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Cited by 4 (0 self)
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We present an algorithm for a pair of pursuers, each with one flashlight, searching for an unpredictable, moving target in a 2D environment (simple polygon). Given a polygon with n edges, the algorithm decides in time O(n ) whether it can be cleared by the pursuers, and if so, constructs a search schedule. The pursuers are allowed to move on the boundary and in the interior of the polygon. They are not required to maintain mutual visibility throughout the pursuit.
Asynchronous distributed searchlight scheduling
, 2007
"... Abstract — This paper develops and compares two asynchronous distributed scheduling algorithms for multiple controlled searchlights in nonconvex polygonal environments. A searchlight is a ray emitted by source location that (i) cannot penetrate the boundary of the environment and (ii) undergoes cont ..."
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Cited by 3 (3 self)
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Abstract — This paper develops and compares two asynchronous distributed scheduling algorithms for multiple controlled searchlights in nonconvex polygonal environments. A searchlight is a ray emitted by source location that (i) cannot penetrate the boundary of the environment and (ii) undergoes controlled slewing about its source location. Evaders move inside the environment along continuous trajectories and are detected precisely when they are on the searchlight ray at some time instant. The objective is for the searchlights to detect any evader in finite time and to do so using only local sensing and limited communication among them. The first algorithm we develop, called the Distributed One Way Sweep Strategy (DOWSS), is a distributed version of an algorithm described originally in 1990 by Sugihara et al [1]; this algorithm may be slow in “sweeping ” the environment because only one searchlight slews at a time. Second we develop an algorithm, called the Parallel Tree Sweep Strategy (PTSS), in which searchlights sweep concurrently under the assumption that they are placed in appropriate locations; for this algorithm we establish linear completion time. I.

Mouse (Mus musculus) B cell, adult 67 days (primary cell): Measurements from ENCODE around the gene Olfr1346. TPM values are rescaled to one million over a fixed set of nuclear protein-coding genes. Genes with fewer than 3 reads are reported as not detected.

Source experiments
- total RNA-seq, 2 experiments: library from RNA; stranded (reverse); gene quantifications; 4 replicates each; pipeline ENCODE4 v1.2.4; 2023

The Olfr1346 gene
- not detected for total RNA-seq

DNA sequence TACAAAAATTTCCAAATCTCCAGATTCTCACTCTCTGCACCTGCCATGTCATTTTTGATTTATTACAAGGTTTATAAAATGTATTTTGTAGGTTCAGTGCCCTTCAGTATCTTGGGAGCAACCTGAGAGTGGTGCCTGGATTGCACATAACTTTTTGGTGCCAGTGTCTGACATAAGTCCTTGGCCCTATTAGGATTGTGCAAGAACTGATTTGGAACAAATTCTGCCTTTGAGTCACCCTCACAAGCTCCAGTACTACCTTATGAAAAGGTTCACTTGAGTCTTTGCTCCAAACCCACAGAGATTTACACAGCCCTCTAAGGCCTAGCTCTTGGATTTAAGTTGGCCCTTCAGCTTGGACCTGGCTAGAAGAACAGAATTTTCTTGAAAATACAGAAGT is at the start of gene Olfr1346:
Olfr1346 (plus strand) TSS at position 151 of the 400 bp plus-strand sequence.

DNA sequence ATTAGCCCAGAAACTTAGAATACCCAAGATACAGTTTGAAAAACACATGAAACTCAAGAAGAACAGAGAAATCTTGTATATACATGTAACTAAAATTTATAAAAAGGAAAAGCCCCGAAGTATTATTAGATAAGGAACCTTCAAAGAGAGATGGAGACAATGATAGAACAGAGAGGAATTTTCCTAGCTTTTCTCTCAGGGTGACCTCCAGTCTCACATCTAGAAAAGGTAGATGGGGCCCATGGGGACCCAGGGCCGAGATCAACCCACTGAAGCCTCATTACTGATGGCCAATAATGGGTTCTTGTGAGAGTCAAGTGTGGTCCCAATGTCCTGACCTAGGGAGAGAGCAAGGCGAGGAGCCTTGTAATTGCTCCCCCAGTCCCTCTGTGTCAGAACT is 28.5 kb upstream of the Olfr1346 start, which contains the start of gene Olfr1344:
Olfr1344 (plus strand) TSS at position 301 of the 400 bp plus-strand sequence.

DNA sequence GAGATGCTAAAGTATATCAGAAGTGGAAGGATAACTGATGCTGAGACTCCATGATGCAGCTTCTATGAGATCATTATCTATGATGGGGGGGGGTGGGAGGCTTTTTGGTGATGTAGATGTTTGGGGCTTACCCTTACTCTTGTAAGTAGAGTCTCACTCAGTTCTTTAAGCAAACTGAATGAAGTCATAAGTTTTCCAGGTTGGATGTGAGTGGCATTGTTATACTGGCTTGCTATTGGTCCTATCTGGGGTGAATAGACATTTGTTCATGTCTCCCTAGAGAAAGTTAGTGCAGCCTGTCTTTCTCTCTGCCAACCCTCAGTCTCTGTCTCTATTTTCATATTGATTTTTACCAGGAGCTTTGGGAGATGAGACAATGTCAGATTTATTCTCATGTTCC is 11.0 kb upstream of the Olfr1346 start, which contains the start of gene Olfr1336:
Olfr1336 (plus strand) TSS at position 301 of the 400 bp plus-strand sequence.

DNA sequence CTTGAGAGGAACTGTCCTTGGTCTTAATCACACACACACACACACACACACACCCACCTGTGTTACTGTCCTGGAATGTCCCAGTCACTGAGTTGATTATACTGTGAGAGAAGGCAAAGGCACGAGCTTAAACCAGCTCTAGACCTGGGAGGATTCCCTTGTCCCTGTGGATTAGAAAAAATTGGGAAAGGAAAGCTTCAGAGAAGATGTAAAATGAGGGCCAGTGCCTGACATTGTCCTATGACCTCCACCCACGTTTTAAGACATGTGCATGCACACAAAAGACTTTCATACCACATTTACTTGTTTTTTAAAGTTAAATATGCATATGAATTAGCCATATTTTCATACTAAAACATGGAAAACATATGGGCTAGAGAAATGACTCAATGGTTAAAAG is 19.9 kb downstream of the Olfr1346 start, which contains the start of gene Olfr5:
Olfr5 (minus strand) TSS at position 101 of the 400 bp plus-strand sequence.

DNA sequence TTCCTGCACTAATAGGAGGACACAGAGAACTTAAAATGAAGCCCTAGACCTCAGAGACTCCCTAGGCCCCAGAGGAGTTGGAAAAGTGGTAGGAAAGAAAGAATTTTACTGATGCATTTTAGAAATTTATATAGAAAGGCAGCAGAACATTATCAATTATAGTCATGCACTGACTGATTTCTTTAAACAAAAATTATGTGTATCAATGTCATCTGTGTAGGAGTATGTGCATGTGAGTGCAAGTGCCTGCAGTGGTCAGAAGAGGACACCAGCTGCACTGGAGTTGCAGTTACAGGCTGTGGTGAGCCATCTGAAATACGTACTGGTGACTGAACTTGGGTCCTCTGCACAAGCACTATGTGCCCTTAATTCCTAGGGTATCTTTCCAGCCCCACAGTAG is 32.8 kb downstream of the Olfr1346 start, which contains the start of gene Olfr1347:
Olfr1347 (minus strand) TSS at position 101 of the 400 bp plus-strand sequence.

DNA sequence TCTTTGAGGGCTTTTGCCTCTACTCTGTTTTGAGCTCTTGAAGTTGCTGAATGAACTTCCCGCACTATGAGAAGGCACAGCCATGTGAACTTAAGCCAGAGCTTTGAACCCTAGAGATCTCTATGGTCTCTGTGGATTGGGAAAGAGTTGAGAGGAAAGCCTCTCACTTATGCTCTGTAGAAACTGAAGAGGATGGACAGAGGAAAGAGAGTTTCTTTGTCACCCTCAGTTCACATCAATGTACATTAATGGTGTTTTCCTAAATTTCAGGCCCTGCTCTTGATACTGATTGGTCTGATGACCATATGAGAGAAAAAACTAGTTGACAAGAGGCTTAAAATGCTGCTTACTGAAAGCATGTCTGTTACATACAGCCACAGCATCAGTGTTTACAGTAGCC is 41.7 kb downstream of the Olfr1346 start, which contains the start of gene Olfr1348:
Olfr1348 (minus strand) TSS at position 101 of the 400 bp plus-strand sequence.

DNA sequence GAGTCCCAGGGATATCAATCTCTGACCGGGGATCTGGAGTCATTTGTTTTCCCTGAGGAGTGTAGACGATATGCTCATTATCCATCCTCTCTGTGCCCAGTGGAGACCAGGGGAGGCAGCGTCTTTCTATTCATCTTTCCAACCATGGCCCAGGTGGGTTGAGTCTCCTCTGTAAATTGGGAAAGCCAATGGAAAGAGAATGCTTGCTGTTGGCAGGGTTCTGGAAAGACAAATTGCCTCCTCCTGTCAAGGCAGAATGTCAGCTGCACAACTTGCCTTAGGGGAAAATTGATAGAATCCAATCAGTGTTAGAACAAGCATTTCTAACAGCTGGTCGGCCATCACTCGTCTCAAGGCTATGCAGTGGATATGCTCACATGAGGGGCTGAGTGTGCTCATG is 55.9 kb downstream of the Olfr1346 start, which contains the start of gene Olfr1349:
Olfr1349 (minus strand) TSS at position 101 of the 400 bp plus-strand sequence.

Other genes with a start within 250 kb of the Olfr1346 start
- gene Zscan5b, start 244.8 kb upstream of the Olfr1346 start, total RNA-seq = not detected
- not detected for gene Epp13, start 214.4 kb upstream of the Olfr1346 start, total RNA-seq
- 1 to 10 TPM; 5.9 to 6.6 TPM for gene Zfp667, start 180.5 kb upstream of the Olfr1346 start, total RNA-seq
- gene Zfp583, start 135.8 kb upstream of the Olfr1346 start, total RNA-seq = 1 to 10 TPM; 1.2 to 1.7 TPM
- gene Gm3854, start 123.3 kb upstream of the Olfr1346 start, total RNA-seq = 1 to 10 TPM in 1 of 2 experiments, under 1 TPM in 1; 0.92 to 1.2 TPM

Mapping and PursuitEvasion Strategies For a Simple WallFollowing Robot
"... This paper defines and analyzes a simple robot with local sensors that moves in an unknown polygonal environment. The robot can execute wallfollowing motions and can traverse the interior of the environment only when following parallel to an edge. The robot has no global sensors that would allow pr ..."
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Cited by 1 (1 self)
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This paper defines and analyzes a simple robot with local sensors that moves in an unknown polygonal environment. The robot can execute wallfollowing motions and can traverse the interior of the environment only when following parallel to an edge. The robot has no global sensors that would allow precise mapping or localization. Special information spaces are introduced for this particular model. Using these, strategies are presented for solving several tasks: 1) counting vertices, 2) computing the path winding number, 3) learning a combinatorial map, called the cut ordering, that encodes partial geometric information, and 4) solving pursuitevasion problems.